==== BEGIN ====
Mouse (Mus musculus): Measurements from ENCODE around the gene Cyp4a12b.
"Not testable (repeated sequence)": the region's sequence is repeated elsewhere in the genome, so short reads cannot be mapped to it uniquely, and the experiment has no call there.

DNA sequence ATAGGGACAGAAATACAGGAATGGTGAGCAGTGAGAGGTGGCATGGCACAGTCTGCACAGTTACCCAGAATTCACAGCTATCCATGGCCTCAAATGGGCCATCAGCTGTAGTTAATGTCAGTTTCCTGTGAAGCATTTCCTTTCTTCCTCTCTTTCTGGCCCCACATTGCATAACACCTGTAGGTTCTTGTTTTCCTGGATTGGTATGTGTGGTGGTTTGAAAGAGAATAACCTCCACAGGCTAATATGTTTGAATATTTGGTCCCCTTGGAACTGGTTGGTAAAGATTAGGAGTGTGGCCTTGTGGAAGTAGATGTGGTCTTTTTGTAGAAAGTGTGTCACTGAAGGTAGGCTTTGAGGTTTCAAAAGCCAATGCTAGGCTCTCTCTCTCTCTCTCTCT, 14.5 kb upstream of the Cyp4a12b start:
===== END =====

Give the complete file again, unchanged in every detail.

Mouse (Mus musculus): Measurements from ENCODE around the gene Cyp4a12b.
"Not testable (repeated sequence)": the region's sequence is repeated elsewhere in the genome, so short reads cannot be mapped to it uniquely, and the experiment has no call there.

DNA sequence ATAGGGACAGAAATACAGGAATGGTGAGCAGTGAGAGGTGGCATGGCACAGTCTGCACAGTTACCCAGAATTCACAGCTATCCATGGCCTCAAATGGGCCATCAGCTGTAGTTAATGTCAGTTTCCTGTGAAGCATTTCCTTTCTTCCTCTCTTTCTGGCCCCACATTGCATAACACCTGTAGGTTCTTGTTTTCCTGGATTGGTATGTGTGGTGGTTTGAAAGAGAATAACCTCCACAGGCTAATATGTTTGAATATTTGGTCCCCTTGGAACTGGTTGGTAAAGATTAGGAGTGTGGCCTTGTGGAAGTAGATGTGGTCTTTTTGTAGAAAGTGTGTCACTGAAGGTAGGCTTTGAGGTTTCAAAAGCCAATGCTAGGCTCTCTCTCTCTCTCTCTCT, 14.5 kb upstream of the Cyp4a12b start: